Once you've put the hammer down in second, it's time to tuck in tight, you know, get under the paint I call it. Now it's time to watch the tach. If you have a stock motor with a pipe. I suggest 9400 to 9600 RPM as your shift point. The Suzuki trans is so good that full throttle power shifts are possible. At full throttle simply fan the clutch just enough to complete the next shift. Don't pull the clutch in too far causing the motor to rev. This also wastes time and is harder on clutch plates and the basket. I got to get in a plug here, I guess. You may want to install my PowerShifter2 or my new full push button unit. Then you can shift at wide open throttle without touching the clutch. It's sweet and doesn't require an air tank, on board air compressor or all the other parts required when using an air shifter. Ok, now be sure you travel the entire 1/4 mile in a straight line and don't wander around covering more ground while the clocks are ticking away! Never cross the center line if you do, you lose.



Making a stupid mistake at speeds may be hazardous to your health. Accelerate past the last MPH timing lights. Slowly and smoothly roll off the throttle while still in a slightly tucked in position. Once you've slowed to a comfortable speed apply light even braking. Some tracks have bumpy shut off areas, so don't grab a big handful of front brake. Warning! While still on the gas, if you hit something or develop a speed wobble, also never grab the brakes, front or rear. Keep your arms rigid with a tight grip and pull in the clutch and ride it out. Go back to the pits and change your underwear. One more thing, once you reach the turn off road quickly exit, clear off the track for safety reasons.

Well, now go out and practice. Remember, CONCENTRATE ON BEING SMOOTH AND PRECISE. You may also want to have a friend video you so you can see your mistake. Compare your video to my instructions. I always used a video at my school and let the students review them every few runs. It really helps the learning curve.

Have Fun and Be Safe!

Yours truly,

Dale Walker , Holeshot Performance

Error Margins:     The concept of error margins is a useful one.   Simply put, it means every biking maneuver should be judged  based on what *could go wrong* versus what is *merely going right* at the moment.   You want a large margin for error on things that can kill you but need only a small error margin on things that merely embarrass you.

Besides simply not thinking about error margins, the most common mistakes I see when evaluating safety margins are not properly adjusting for different environmental conditions and over-estimating riding skills.

An example of changing environmental conditions (take gravel for example) would be:   Is gravel present on the shoulders?  Is gravel/sand on the embankments?  Is the road on a hill where sanding might be common?    Was there gravel on the previous corner(s)?   Is there a gravel side road entering the highway?  Are the corners getting tighter?  The question then becomes, "Were you aware of your eroding error margin and did you make suitable riding adjustments?"  All too often the answer is, "no".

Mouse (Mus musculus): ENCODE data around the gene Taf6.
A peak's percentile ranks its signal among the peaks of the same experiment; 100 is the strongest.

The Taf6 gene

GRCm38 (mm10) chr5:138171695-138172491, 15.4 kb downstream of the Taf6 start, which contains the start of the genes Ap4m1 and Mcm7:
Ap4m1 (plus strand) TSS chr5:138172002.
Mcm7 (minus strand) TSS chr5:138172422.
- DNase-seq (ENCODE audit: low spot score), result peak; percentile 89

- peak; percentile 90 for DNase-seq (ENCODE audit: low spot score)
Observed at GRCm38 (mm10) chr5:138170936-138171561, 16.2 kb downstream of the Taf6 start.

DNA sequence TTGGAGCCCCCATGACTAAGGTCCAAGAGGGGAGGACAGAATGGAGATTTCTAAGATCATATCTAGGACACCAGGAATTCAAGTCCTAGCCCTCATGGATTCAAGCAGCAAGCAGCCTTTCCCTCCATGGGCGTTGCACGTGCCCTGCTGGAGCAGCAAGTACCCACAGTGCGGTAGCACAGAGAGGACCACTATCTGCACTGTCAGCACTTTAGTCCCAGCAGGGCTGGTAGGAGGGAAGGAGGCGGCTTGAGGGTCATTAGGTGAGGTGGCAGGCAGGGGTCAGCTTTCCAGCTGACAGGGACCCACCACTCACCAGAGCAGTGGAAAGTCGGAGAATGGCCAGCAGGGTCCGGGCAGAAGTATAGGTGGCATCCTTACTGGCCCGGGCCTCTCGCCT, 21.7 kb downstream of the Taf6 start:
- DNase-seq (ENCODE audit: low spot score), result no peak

Over-estimating riding skills usually occurs because people haven't actually measured or tested their own abilities.  For example, when taking a corner how far *can* you change your line before getting into trouble?     How fast *can* you stop (on straights and in corners)?   How quickly *can* you turn your bike at various speeds?  How comfortable are you with a sliding bike?  Not knowing these things means not knowing how close you are to disaster.  This means you're riding without a useful risk management plan (or worse a completely invalid one).   The result is usually surprise, followed by panic and then a crash.

So spend some time consciously evaluating your safety margins.  It will pay back hugely over your riding career.  It's a knowledge based skill that, like most other skills, takes thought and practice to get right.   Think about what can happen and then explore how close you are to having it happen under various conditions.   Make sure that margin for error is consistent with your risk tolerance given the severity of that event.  At the very least, being aware of the concept will put you ahead of your riding buddies who ride hell-bent-for-leather and blame "gravel" on their crash rather than their riding skills!

First BikePeople use emotion to buy a bike and logic to rationalize it.  So nothing I say will change anything...but here's my 2-bits anyway.   For your first bike, get one you can handle that is used, cheap and popular !!

Realize that you are probably going to drop and scratch it.  You're almost certainly not going to keep it.  And your tastes will likely change with experience.  Also, it's easier to get test rides on used bikes.  So don't become "target fixated" on a new, expensive first bike!! :))

Once you've got your bike, go out and practice like hell.   If you buy an expensive first bike you'll be reluctant to practice which will limit your riding skills for the rest of your life.  After all that, you can buy whatever you want with a good chance of life-long success.  It will depend on you, not the bike.  The operator is the dominant safety device for a motorcycle.